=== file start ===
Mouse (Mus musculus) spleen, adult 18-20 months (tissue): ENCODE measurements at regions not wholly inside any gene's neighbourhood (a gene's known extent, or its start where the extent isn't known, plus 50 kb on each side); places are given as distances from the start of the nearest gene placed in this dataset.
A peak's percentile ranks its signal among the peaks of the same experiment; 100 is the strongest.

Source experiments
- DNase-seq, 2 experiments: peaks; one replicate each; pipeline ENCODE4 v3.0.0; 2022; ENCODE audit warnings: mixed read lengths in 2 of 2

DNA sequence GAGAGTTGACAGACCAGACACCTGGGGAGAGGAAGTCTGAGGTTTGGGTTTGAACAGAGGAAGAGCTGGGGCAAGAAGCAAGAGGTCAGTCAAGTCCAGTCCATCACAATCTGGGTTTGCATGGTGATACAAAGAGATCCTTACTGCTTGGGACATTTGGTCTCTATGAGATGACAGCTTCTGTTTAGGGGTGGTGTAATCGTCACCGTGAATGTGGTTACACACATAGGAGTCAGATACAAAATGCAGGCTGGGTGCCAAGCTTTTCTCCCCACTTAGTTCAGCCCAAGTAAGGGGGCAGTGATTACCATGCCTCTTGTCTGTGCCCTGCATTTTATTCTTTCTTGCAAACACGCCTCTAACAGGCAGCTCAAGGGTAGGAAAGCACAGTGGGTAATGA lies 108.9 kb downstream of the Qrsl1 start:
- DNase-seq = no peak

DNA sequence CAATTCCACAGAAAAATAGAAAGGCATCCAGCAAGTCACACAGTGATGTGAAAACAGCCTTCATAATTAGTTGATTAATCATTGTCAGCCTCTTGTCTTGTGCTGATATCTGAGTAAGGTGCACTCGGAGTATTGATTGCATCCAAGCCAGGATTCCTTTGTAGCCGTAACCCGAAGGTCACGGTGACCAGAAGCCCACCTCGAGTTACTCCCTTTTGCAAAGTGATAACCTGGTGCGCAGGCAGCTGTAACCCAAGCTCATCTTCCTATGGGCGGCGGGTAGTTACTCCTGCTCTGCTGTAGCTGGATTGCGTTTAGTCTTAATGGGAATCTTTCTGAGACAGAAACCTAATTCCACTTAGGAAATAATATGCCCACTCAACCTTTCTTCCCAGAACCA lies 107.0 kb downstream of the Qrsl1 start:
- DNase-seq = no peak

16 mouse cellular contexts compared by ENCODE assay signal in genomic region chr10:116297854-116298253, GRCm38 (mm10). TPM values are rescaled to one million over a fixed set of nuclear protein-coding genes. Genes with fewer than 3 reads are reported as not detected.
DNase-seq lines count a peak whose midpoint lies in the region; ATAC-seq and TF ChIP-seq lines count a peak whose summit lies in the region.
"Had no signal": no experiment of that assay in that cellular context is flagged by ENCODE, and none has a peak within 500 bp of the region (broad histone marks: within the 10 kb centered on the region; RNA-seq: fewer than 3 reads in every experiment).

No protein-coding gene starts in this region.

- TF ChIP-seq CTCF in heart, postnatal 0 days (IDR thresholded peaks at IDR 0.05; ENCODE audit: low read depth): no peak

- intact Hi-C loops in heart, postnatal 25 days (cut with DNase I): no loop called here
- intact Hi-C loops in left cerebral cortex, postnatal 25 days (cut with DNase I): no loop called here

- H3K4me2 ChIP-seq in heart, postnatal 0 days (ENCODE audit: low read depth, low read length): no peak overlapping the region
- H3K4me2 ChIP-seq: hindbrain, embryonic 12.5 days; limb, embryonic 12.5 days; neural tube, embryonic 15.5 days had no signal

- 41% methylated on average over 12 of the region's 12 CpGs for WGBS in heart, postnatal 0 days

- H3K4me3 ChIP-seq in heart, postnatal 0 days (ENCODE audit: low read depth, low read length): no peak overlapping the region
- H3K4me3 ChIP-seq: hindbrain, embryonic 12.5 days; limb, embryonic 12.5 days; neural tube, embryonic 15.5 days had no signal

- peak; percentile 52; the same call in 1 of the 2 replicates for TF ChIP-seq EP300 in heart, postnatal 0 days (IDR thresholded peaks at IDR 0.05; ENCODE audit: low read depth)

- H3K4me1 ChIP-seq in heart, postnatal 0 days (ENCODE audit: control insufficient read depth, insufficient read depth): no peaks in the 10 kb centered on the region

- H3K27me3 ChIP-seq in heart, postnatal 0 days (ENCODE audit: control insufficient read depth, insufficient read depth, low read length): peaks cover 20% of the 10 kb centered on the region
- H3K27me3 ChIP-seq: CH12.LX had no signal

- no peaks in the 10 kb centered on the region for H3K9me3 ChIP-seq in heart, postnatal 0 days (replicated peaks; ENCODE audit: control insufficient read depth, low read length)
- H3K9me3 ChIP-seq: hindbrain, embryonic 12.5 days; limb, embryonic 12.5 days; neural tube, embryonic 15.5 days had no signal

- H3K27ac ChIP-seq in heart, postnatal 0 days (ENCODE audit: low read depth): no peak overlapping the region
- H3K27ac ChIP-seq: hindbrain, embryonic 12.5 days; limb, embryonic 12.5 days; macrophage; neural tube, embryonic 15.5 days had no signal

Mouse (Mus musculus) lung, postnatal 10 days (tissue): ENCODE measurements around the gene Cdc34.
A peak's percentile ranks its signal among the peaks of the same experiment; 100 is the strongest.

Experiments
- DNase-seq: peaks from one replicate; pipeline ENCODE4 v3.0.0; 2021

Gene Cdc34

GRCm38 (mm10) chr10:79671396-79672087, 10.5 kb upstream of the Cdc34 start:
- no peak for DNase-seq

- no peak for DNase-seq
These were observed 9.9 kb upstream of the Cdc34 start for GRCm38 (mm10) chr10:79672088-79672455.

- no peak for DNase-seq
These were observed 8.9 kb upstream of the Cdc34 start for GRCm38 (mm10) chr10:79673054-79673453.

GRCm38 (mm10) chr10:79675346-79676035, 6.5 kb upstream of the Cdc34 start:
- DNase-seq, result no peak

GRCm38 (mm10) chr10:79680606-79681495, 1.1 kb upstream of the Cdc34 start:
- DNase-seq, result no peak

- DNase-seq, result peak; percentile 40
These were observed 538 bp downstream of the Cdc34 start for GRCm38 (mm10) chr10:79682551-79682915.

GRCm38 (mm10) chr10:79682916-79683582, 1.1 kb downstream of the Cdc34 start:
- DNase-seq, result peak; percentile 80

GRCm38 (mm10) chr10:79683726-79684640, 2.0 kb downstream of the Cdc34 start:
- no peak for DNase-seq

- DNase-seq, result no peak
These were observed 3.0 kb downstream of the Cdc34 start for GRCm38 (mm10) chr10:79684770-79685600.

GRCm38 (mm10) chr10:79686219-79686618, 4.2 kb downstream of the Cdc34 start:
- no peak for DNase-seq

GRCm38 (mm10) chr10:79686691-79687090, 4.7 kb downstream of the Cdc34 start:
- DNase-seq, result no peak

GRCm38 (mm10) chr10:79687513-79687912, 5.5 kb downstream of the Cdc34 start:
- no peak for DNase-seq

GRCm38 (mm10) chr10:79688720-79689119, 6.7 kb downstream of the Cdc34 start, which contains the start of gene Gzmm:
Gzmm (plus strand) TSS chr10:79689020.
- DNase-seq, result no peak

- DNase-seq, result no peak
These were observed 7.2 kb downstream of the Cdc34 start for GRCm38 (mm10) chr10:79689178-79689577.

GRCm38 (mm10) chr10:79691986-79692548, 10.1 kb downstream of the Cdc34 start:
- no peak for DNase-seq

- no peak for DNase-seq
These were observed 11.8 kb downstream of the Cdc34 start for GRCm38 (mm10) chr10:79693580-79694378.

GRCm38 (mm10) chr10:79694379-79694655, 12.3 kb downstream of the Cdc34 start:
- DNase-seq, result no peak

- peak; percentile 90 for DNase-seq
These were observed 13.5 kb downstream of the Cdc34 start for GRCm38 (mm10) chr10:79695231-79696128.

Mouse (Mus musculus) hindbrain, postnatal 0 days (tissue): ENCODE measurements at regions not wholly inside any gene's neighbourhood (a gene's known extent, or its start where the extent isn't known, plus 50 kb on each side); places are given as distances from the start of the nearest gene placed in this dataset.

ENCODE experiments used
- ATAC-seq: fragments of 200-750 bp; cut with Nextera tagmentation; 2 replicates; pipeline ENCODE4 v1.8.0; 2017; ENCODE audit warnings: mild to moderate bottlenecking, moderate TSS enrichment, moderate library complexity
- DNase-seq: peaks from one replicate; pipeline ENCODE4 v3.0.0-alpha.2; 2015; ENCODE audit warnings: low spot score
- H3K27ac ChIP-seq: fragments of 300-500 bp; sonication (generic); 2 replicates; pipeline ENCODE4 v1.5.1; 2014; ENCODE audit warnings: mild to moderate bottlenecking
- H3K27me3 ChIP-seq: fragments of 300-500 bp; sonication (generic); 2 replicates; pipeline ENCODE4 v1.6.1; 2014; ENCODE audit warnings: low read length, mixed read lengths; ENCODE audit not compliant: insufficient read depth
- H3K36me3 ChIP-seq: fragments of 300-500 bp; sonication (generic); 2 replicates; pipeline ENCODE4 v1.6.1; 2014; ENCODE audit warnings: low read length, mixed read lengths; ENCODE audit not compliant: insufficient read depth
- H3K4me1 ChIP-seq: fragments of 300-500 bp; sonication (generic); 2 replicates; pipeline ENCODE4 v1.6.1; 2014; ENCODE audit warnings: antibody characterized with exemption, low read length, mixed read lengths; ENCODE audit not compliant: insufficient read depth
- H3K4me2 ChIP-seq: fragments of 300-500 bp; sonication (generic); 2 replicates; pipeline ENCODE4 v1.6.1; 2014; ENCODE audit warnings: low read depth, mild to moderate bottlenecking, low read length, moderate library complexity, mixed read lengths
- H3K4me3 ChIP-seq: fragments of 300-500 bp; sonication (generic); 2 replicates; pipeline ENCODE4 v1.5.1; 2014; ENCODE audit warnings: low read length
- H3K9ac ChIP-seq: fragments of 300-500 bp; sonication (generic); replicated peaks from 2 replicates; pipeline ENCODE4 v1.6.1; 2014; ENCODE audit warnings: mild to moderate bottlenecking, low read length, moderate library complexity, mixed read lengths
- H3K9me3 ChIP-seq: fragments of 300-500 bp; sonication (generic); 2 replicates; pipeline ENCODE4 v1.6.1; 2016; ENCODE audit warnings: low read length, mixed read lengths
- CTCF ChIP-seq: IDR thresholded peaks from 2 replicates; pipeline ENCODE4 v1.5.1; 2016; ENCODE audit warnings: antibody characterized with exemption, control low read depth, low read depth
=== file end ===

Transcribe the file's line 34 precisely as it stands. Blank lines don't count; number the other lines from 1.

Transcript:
GRCm38 (mm10) chr10:79671396-79672087, 10.5 kb upstream of the Cdc34 start: